After attending two conferences from the morning on August 27th, I returned home to pack my baggage and be at Narita late in the afternoon. This was the reason why I was unable to attend the lecture of Professor Sandel.
The plane took off from Narita shortly after 9pm arriving at Brisbane Airport at 7am after a 9 hours’ flight. The cabin was not too spacious although I was in the business class, the seats did not become near-flat, so I did not get much sleep. At Brisbane airport I spent 4 hours for transit to JQ (JetStar) for an 1hour and 40 min. flight to Hamilton. Then finally I got on a cruiser to Hayman Island. At last I am here to join the ‘ADC Forum Retreat’. Regretfully I have been unable to accept their kind invitation for a few years because of my schedule elsewhere.
Most of the people on the cruiser were those who came for the meeting. Inside the cruiser was very comfortable, cruising moved smoothly on the quiet surface of the sea, we enjoyed the nice view of many islands that the boat passed by. A whale was seen along. We were told that we were cruising along the route of the whales. The weather was not too wonderful but was not too cold either. I think it was about 70?. A bit cloudy, rain might be falling any minute.
As we were enjoying glasses of champagne and conversation for about an hour, the boat arrived at the Hayman Island. We wasted no time to check in to the hotel and were guided to our rooms by 4pm. It took quite a while for my baggage to be delivered to my room, however.
The time flew quickly and the ‘ADC Form’ (Ref.1) started at 4:45 pm. Since I was scheduled to be on ‘Opening Plenary: Australia ?Big questions and new unknowns’ I had no choice but to go to the venue and on the stage in my jeans (to my relief everybody was dressed casually, no one had ties on…)
The federal election of 6 days ago resulted in both Liberal/National coalition (Mr Abbott) and Labor (Ms Gillard) parties gaining less than half of the seats by a few seats, both now starting to negotiate with the minority parties for cooperation. Such phenomenon (is called ‘Hung Parliament’, maybe the same as the ‘Twisted Parliament (Nejire Kokkai)’ in Japan) was never experienced in this country in the past. So the argument follows that this might be the end of the ‘Era of 2 Major Parties’. The same thing happened at the General Election in Great Britain, remember? Maybe this shows how values of the people are changing and diversifying in this global age beyond just two parties to choose.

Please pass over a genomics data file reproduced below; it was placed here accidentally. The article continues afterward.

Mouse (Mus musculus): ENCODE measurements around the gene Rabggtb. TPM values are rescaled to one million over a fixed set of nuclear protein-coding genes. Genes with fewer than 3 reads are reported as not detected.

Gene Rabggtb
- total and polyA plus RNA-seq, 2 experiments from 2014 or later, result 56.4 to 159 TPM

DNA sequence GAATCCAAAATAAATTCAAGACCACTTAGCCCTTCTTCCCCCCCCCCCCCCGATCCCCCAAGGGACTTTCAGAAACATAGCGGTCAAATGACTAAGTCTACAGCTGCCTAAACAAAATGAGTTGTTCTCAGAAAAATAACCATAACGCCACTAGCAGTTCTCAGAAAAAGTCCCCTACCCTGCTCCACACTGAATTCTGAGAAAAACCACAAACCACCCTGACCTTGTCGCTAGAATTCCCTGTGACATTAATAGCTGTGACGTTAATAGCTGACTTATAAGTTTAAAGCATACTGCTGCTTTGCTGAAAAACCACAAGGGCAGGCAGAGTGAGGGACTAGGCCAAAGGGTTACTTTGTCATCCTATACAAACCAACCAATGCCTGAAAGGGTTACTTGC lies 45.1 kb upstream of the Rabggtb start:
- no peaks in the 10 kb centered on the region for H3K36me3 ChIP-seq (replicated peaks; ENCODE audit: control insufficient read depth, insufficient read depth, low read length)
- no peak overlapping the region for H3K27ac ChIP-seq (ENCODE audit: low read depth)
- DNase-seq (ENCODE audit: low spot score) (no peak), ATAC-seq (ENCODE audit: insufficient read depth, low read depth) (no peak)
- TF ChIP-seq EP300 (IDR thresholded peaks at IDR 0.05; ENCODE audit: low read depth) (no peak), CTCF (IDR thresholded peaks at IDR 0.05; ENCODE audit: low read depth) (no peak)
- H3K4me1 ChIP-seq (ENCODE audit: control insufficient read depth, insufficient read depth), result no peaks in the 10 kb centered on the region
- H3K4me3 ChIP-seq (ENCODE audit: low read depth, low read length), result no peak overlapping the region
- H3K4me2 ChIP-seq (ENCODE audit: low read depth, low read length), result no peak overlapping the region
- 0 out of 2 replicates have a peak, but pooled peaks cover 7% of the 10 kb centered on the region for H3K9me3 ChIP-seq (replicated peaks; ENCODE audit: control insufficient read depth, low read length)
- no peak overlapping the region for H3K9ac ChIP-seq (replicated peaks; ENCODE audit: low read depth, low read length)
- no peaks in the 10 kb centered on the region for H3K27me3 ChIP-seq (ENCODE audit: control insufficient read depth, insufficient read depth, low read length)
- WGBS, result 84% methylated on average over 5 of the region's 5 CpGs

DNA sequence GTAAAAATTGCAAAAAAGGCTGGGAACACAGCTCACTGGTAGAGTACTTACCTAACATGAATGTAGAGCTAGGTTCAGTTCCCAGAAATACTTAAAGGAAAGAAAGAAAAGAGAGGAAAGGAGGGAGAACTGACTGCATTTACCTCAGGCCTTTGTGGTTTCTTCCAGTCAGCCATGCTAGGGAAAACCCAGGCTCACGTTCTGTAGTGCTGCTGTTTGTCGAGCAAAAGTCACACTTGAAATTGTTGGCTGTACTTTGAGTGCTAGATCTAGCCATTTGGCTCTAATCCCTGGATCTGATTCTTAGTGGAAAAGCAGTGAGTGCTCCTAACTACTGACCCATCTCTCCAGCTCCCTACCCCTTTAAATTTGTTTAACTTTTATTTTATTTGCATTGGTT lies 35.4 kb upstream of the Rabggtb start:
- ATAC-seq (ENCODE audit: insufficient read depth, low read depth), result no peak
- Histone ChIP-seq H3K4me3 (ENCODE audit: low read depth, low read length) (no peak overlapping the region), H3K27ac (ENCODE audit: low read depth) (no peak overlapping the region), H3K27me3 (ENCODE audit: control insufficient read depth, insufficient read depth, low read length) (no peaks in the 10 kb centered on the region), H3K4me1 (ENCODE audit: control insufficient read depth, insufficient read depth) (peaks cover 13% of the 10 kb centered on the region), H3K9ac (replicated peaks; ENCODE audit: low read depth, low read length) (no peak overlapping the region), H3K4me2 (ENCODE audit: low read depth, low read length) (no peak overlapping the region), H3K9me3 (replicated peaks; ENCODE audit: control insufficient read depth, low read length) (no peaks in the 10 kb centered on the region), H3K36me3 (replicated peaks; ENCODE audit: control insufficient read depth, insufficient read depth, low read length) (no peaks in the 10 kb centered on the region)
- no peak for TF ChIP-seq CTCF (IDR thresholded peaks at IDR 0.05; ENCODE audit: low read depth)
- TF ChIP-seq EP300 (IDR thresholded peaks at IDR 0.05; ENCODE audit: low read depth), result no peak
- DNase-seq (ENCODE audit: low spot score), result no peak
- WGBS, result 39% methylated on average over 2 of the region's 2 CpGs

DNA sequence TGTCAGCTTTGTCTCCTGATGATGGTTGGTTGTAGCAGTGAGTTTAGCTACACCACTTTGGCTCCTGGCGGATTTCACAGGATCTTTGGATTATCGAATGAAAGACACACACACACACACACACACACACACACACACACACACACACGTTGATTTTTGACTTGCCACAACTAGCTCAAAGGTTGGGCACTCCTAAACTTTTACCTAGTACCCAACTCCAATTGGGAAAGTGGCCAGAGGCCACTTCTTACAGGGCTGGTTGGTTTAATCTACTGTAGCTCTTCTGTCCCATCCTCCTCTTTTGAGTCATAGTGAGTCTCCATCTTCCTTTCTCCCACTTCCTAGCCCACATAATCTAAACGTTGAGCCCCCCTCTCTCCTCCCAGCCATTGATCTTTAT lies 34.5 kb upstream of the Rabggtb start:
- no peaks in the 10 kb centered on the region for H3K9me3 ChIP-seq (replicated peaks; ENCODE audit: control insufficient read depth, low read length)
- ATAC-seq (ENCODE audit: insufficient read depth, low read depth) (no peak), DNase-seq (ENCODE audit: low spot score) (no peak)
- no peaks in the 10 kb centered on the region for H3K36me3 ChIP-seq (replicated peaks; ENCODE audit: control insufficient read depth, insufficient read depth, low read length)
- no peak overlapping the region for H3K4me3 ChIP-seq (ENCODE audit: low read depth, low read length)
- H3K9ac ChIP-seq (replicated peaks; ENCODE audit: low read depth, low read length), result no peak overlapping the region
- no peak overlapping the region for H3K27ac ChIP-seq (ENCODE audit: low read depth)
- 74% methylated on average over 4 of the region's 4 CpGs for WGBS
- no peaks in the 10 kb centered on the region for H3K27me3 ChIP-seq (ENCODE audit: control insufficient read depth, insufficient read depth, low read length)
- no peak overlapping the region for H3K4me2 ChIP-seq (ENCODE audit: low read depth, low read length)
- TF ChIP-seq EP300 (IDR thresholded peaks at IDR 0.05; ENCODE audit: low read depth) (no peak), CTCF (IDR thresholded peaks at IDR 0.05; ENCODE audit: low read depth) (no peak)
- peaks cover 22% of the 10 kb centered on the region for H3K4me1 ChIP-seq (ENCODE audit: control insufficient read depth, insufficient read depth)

The Opening Panel was hosted by the well known anchor person of BBC, Nik Gowing , Part-1 started with a 15 minutes’ comments on the federal election by Ms Annabel Crabb, the chief political writer of ‘ABC Online’, followed by the vibrant discussions by 3 Panelists.
Part-2 started by a 20 minutes’ speech by ‘Lord Nicholas Stern’ on Climate Change and (its) challenge for economic growth, reflecting analyses of economic growth cycle led by technology innovation, each lasting 50-60 years after the industrial revolution; with changes in social structure and function. Then followed a panel by Dr Raghida Dergham, a columnist and a reporter on diplomacy, Bror Saxburg, Chief Learning Officer of Kaplan, Dr. Daniel Shapiro of Harvard University and myself.
Both discussions at ‘Part 1’ and ‘Part 2’ were extraordinarily interesting and stimulating.
The federal election in Australia is one thing, but on the other hand, in Japan, there were 5 prime ministers in 4 years after Mr Koizumi, and just a week ago Mr. Ozawa announced that he will run for the head, thus for the prime minister, in the Democratic Party of Japan which means that we might have 6 prime ministers in 4 years. In Australia, the latest election result raised a big political discussion. How about Japan? Aren’t we too optimistic, too easy going, not analytical on agendas of canditates, and implications? Anyhow the way of thinking and behavior of our ‘leaders’ are ‘in the teacup’ mode – just too much. Good grief…. Nor do I recall hearing any sort of ‘national vision and strategic policies for the issues’ from any of those leading legislators to begin with.
At dinner, I was seated next to Lord Stern so was able to have a very good intensive discussion with him. This was a great bonus for me. Actually, I missed chance to see him in Tokyo for 2 times in these two years. This was a part of our conversation, too.
After dinner, the final session ‘Science, Public Policy and the Elusive Common Ground’ started at 10pm. I was one of the 2 panelists with Prof Penny Sackett, the ‘Chief Scientist for Australia’ for the Australian government. This 1 hour session was hosted by CSIRO’s CEO, Dr Megan Clark.
The whole day was full of learning and pleasure.